Column: The intersection of poverty, race and poison in Flint, MI


Registered Nurse Brian Jones draws a blood sample from Grayling Stefek, 5, at the Eisenhower Elementary School, Tuesday, Jan. 26, 2016 in Flint, Mich. The students were being tested for lead after the metal was found in the city’s drinking water. (AP)

As if out of a horror movie, recent news has unfolded the stories of Flint, Michigan residents, whose state government officials have exposed the city to hazardous levels of toxic lead. What’s worse, it appears that the only thing that could have saved the 65 percent minority and 41.5 percent below poverty-level residents was more tax dollars.

In a series of unfortunate events over the past several years, Flint leadership took action to save money on the water it sourced from Detroit by switching to a new system sourced from Lake Huron. Because the water system sourced from Lake Huron wasn’t expected to be built and finished until a few years later, an interim decision to source water from the heavily polluted Flint River, and transparency over the water’s safety, became a game of government officials lying and hiding the effects of the increasingly dangerous water.

Focused simply on balancing their budget and avoiding further deficit issues, Michigan Governor Rick Snyder and the appointed, non-elected Flint and Michigan government officials overseeing the water’s safety played their poker faces as residents – living at the bottom of the socioeconomic scale – paid the real price.

The water from the Flint River, as pointed out in documentary-maker and journalist Michael Moore’s open letter calling for the governor’s arrest, is filled with toxins dumped by several General Motors and DuPont factories for over a century. Knowing this, Snyder’s administration tried to clean the water with large amounts of chlorine, which stripped large amounts of lead off Flint’s water pipes and delivered it through sinks, showers, public schools and cafeterias. GM workers in the area won’t even use the water on their auto parts because of its corrosive effects, yet Governor Snyder and Flint officials on both sides of the political aisle denied continuously that the water could have any negative effects until the release of a leaked report on the water’s toxicity.

Gov. Rick Snyder speaks about the Flint water crisis during a press conference at City Hall in downtown, Flint, Mich. Environmental and civil rights groups want a federal judge to order the prompt replacement of all lead pipes in Flint’s water system to ensure that residents have a safe drinking supply, a demand that Snyder said might be a long-term option but not an immediate one. (The via AP)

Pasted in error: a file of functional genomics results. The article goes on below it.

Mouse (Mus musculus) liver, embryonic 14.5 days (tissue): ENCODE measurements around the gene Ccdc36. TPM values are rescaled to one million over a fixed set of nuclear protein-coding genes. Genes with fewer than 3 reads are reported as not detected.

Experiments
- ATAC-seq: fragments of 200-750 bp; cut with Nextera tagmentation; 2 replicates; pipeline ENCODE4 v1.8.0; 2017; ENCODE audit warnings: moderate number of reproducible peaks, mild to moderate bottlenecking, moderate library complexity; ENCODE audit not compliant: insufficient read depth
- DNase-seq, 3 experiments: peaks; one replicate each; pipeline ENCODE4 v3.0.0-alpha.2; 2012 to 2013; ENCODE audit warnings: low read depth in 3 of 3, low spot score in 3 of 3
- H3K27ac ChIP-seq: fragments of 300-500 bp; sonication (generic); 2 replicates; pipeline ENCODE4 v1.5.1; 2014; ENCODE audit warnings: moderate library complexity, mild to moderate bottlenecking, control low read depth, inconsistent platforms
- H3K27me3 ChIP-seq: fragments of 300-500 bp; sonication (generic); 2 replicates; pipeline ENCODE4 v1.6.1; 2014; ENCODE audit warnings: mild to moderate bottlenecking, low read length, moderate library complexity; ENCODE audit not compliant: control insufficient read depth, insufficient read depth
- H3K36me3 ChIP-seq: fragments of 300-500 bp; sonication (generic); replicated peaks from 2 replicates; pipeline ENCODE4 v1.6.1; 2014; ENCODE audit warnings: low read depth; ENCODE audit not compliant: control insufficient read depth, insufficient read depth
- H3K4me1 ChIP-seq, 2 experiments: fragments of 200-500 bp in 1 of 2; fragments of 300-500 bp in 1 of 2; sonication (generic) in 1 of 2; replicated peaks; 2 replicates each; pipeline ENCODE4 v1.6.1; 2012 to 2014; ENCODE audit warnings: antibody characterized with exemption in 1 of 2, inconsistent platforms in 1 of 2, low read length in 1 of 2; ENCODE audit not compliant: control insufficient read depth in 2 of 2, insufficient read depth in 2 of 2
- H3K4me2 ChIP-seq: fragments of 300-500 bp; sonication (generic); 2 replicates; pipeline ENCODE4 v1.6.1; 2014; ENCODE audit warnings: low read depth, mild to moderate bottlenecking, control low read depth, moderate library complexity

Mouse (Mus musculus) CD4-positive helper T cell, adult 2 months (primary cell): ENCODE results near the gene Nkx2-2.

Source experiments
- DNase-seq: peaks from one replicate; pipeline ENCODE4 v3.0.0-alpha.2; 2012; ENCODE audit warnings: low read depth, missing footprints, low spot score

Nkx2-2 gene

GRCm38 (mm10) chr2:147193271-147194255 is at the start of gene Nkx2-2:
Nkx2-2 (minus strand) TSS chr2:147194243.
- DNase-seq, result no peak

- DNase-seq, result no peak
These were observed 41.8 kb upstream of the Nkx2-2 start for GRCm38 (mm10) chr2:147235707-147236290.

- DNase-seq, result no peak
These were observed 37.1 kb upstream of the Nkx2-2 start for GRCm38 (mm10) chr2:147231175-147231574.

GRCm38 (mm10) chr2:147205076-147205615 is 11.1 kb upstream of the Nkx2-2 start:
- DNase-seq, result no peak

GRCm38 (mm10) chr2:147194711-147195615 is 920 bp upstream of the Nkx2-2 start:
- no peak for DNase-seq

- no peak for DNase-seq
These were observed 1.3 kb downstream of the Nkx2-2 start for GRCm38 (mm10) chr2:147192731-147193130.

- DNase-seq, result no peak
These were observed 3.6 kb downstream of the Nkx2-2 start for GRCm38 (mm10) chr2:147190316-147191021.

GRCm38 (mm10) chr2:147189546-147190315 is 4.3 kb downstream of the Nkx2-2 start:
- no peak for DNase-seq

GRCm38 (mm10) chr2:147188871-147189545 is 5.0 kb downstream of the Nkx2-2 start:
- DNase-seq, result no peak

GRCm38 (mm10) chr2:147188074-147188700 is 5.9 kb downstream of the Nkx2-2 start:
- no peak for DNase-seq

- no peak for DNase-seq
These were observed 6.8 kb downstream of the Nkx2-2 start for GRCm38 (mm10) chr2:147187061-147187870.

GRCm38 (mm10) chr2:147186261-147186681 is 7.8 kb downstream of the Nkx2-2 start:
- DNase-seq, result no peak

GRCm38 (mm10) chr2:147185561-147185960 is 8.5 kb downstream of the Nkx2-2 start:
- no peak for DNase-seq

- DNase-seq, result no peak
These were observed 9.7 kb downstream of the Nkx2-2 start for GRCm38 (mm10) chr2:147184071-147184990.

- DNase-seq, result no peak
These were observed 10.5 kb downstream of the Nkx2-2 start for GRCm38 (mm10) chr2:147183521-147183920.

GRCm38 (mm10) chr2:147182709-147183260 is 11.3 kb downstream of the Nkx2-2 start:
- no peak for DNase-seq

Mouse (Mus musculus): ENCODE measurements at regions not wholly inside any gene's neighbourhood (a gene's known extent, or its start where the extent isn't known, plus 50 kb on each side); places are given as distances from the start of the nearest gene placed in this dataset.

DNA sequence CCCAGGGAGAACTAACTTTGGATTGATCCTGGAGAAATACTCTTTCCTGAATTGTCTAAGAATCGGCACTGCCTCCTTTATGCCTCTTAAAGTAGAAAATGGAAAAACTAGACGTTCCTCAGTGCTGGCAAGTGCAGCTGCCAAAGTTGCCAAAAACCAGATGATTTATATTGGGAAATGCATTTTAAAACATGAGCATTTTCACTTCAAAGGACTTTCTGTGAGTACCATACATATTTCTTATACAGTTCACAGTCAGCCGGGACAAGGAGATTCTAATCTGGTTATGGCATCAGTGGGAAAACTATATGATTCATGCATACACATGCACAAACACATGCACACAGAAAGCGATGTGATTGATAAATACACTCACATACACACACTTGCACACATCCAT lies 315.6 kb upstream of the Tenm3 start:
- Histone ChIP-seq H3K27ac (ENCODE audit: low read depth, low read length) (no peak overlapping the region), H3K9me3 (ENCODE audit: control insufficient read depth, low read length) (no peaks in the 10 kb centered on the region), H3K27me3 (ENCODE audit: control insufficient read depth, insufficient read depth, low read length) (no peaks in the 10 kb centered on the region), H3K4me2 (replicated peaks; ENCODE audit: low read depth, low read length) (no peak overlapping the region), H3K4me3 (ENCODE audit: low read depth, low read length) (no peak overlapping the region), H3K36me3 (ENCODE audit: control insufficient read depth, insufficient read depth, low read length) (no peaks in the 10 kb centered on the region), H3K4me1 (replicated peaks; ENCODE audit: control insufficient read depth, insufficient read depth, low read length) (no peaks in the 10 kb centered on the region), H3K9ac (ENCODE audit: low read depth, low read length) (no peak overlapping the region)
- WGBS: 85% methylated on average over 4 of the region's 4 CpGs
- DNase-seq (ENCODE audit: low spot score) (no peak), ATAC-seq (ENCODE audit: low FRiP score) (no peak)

While activists like Moore are right to hold Governor Snyder accountable for the irreversible poisoning of Michigan’s children under his leadership, the deterioration in the quality of life and public resources for Flint residents is a negative testament to our nation’s larger attitude towards the poor. 

Similar to Hurricane Katrina or the 2008 financial crisis, whether economic or naturally occurring, it always seems to be the poor and most vulnerable who are the subjects of extreme suffering in American society. This is not by coincidence. Indeed, the people of Flint were the driving force behind a powerful automobile industry until GM decided it simply wanted to lower its bottom line and take a stand against unions it considered poisonous for corporate profits. And now, without any large, hyper-capitalist, corporate entities willing to invest jobs in the violent, poor, crime-ridden environment their counterparts created, Flint residents live with barely any positive freedoms or economic resources.

it always seems to be the poor and most vulnerable who are the subjects of extreme suffering in American society.

Imagine trying to find a stable job and feed yourself and your family when you can’t even be sure your public water system isn’t going to kill you or your family. How does this happen in one of the wealthiest countries of the modern world? Why do we consistently allow the destruction of low-income communities, especially those with a majority being people of color, only to step in for damage control once a national news story breaks?

As Beulah Walker, chief coordinator of the nonprofit Detroit Water Brigade, said in an article by the Detroit News, “All eyes are on Detroit and Flint now: We live in a developed country, developed cities, but we’re living in Third World conditions.” 

When the people of Flint, those near the very bottom of America’s increasingly skewed distribution of wealth, are left to answer for a lack of property tax revenue, or the corporate extortion of lower wage and nonunionized labor in other countries and even states, it becomes increasingly clear that our system is broken.

Clusters of poverty in areas like Flint are easier to see once the entire country has heard about a water supply poisoned for the sake of a balanced budget. However, the suffering of those in poverty is often more hidden on an individual level – unaffordable childcare, healthcare, or nutritious food due to scarce, low paying jobs is rarely a breaking news story. However, when some 47 million Americans – about 1 in 6 – are living in poverty today, it should be.

Bennett Cognato is a contributor to The Daily Campus opinion section. He can be reached via email at

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